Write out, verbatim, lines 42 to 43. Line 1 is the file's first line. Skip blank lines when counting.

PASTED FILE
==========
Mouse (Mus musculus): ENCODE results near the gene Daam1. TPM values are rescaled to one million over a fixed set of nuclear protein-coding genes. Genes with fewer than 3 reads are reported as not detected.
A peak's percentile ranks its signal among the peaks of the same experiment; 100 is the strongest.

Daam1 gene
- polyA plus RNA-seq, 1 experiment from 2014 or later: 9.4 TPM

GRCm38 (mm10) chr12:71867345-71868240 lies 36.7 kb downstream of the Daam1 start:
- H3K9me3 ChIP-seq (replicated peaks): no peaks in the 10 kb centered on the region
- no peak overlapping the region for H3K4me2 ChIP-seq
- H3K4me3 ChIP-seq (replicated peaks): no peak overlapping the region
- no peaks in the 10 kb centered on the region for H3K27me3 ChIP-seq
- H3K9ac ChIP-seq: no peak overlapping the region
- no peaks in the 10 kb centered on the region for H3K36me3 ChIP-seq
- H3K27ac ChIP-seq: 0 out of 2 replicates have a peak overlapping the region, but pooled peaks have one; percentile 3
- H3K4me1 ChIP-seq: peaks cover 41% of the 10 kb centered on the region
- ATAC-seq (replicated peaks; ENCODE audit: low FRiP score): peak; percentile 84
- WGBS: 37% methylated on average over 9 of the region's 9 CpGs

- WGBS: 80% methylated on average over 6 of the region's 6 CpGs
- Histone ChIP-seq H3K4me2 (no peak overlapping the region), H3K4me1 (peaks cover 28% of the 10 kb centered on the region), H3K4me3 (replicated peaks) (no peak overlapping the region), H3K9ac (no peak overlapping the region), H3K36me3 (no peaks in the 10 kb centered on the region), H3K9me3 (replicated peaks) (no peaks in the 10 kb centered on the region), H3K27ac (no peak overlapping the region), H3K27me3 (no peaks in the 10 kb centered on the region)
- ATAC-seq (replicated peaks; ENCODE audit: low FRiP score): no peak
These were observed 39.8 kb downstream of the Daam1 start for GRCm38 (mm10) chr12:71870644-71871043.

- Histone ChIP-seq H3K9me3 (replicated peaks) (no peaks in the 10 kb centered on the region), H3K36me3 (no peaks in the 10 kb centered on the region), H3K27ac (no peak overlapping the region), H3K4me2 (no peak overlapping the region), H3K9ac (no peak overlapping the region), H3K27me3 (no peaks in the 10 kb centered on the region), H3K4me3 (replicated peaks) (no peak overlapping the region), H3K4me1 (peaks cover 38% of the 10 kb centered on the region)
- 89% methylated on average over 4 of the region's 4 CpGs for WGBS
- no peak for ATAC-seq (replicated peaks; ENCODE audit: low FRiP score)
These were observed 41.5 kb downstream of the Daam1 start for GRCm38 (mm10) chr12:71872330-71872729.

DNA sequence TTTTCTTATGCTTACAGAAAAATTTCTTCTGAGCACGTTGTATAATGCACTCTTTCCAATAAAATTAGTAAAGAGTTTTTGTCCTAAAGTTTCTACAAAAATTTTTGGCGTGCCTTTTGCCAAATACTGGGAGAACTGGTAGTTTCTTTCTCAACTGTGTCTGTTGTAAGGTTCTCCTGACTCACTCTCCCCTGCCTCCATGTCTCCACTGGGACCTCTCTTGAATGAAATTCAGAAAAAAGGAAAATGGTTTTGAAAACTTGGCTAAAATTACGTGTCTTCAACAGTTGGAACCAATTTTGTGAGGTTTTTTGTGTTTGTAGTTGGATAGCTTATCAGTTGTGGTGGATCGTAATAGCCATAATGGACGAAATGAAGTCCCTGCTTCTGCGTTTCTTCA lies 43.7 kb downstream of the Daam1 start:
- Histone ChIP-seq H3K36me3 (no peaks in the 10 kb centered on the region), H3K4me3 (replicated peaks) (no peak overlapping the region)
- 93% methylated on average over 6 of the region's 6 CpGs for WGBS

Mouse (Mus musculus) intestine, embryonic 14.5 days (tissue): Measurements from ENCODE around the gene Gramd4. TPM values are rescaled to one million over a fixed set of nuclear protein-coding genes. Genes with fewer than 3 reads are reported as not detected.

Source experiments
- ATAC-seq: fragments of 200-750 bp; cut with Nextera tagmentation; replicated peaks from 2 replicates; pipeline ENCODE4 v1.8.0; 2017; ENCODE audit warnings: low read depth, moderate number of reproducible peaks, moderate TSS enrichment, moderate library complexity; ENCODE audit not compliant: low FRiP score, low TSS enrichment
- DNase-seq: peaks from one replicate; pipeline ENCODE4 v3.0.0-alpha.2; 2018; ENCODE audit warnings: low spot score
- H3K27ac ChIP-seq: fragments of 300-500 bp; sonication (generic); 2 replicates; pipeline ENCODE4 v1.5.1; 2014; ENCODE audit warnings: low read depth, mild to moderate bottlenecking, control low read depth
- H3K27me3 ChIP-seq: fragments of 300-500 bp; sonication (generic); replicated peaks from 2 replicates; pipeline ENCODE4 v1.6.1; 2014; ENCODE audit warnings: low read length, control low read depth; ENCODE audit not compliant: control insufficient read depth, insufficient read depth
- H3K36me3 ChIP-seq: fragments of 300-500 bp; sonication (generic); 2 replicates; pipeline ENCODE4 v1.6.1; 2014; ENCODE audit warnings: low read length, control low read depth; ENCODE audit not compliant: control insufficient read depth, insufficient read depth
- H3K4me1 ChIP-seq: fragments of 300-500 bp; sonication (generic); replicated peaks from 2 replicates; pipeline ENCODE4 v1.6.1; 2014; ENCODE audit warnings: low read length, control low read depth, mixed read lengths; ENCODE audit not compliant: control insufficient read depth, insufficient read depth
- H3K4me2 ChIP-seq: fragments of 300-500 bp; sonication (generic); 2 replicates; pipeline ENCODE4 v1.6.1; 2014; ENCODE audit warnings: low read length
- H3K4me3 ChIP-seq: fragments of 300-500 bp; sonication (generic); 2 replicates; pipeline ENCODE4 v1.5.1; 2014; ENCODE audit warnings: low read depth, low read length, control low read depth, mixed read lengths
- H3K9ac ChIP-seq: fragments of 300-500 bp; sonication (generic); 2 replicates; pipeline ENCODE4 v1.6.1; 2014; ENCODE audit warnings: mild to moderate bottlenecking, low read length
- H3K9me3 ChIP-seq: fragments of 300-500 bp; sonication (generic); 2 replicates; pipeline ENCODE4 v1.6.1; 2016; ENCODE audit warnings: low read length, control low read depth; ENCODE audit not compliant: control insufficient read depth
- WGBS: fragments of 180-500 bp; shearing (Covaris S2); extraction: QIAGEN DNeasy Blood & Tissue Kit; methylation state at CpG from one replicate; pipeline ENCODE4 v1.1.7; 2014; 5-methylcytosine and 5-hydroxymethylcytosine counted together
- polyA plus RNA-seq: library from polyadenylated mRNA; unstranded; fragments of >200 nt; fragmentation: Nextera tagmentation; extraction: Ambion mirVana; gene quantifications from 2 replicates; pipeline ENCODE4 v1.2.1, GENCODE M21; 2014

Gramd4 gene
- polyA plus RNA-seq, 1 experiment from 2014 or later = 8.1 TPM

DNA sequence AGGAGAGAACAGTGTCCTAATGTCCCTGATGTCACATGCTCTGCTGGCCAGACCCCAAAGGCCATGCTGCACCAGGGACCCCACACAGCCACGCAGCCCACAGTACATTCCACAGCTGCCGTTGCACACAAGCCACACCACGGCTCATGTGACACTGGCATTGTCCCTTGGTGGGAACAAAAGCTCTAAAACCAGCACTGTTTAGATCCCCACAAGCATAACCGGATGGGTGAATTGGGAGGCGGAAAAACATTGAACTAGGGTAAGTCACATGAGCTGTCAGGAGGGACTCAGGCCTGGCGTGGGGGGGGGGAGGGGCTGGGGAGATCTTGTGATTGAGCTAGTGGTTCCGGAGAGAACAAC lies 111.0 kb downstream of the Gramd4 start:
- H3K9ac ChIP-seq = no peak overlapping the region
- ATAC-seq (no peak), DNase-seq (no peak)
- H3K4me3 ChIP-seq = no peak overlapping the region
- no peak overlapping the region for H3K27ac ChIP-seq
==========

- polyA plus RNA-seq, 1 experiment from 2014 or later = 8.1 TPM

DNA sequence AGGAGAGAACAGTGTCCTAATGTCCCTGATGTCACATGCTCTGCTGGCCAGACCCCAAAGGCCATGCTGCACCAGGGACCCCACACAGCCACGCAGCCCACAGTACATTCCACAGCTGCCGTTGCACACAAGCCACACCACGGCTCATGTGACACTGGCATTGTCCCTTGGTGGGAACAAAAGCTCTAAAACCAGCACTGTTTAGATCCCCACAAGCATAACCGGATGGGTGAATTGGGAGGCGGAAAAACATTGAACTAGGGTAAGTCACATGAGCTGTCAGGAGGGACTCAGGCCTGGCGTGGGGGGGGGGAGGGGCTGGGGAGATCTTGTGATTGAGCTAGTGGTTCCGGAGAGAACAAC lies 111.0 kb downstream of the Gramd4 start: